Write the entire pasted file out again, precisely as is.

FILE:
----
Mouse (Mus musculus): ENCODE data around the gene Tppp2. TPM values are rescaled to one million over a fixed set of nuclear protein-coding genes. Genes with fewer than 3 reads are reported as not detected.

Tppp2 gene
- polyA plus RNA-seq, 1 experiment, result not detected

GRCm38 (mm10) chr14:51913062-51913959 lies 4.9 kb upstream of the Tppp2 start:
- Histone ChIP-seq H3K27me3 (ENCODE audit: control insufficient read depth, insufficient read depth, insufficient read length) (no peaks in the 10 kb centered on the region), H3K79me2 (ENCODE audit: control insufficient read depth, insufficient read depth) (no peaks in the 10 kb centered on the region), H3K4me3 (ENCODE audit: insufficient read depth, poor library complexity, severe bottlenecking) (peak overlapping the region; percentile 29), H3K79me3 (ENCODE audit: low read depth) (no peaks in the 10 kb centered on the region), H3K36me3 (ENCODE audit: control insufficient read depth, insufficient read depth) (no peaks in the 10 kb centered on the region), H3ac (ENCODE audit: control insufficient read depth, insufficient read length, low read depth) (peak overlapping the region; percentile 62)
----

Mouse (Mus musculus): ENCODE data around the gene Tppp2. TPM values are rescaled to one million over a fixed set of nuclear protein-coding genes. Genes with fewer than 3 reads are reported as not detected.

Tppp2 gene
- polyA plus RNA-seq, 1 experiment, result not detected

GRCm38 (mm10) chr14:51913062-51913959 lies 4.9 kb upstream of the Tppp2 start:
- Histone ChIP-seq H3K27me3 (ENCODE audit: control insufficient read depth, insufficient read depth, insufficient read length) (no peaks in the 10 kb centered on the region), H3K79me2 (ENCODE audit: control insufficient read depth, insufficient read depth) (no peaks in the 10 kb centered on the region), H3K4me3 (ENCODE audit: insufficient read depth, poor library complexity, severe bottlenecking) (peak overlapping the region; percentile 29), H3K79me3 (ENCODE audit: low read depth) (no peaks in the 10 kb centered on the region), H3K36me3 (ENCODE audit: control insufficient read depth, insufficient read depth) (no peaks in the 10 kb centered on the region), H3ac (ENCODE audit: control insufficient read depth, insufficient read length, low read depth) (peak overlapping the region; percentile 62)